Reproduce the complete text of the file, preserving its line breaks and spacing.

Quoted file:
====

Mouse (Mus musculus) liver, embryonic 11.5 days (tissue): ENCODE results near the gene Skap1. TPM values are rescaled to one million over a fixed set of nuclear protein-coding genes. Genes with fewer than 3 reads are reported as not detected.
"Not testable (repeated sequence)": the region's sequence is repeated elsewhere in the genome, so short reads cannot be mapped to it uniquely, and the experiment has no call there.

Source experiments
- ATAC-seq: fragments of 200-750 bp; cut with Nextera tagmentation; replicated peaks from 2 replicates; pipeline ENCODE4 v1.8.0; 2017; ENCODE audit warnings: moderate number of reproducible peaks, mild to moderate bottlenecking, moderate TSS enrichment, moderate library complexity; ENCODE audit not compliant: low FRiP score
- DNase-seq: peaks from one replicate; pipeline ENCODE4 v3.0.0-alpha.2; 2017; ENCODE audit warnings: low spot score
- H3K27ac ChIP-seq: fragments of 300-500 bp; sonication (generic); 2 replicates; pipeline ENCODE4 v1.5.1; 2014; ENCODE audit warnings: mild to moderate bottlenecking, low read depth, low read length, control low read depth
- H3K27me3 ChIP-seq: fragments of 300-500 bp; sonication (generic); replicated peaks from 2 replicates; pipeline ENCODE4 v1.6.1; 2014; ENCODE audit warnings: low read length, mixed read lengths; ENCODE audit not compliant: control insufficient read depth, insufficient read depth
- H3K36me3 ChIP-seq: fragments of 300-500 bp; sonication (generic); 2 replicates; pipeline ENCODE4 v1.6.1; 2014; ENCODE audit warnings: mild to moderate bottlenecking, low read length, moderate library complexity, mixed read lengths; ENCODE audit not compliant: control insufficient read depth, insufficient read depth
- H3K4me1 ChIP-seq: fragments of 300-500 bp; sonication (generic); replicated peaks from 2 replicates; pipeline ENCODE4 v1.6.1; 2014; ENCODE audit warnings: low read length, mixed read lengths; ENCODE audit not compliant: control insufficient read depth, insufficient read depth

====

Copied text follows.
Mouse (Mus musculus) liver, embryonic 11.5 days (tissue): ENCODE results near the gene Skap1. TPM values are rescaled to one million over a fixed set of nuclear protein-coding genes. Genes with fewer than 3 reads are reported as not detected.
"Not testable (repeated sequence)": the region's sequence is repeated elsewhere in the genome, so short reads cannot be mapped to it uniquely, and the experiment has no call there.

Source experiments
- ATAC-seq: fragments of 200-750 bp; cut with Nextera tagmentation; replicated peaks from 2 replicates; pipeline ENCODE4 v1.8.0; 2017; ENCODE audit warnings: moderate number of reproducible peaks, mild to moderate bottlenecking, moderate TSS enrichment, moderate library complexity; ENCODE audit not compliant: low FRiP score
- DNase-seq: peaks from one replicate; pipeline ENCODE4 v3.0.0-alpha.2; 2017; ENCODE audit warnings: low spot score
- H3K27ac ChIP-seq: fragments of 300-500 bp; sonication (generic); 2 replicates; pipeline ENCODE4 v1.5.1; 2014; ENCODE audit warnings: mild to moderate bottlenecking, low read depth, low read length, control low read depth
- H3K27me3 ChIP-seq: fragments of 300-500 bp; sonication (generic); replicated peaks from 2 replicates; pipeline ENCODE4 v1.6.1; 2014; ENCODE audit warnings: low read length, mixed read lengths; ENCODE audit not compliant: control insufficient read depth, insufficient read depth
- H3K36me3 ChIP-seq: fragments of 300-500 bp; sonication (generic); 2 replicates; pipeline ENCODE4 v1.6.1; 2014; ENCODE audit warnings: mild to moderate bottlenecking, low read length, moderate library complexity, mixed read lengths; ENCODE audit not compliant: control insufficient read depth, insufficient read depth
- H3K4me1 ChIP-seq: fragments of 300-500 bp; sonication (generic); replicated peaks from 2 replicates; pipeline ENCODE4 v1.6.1; 2014; ENCODE audit warnings: low read length, mixed read lengths; ENCODE audit not compliant: control insufficient read depth, insufficient read depth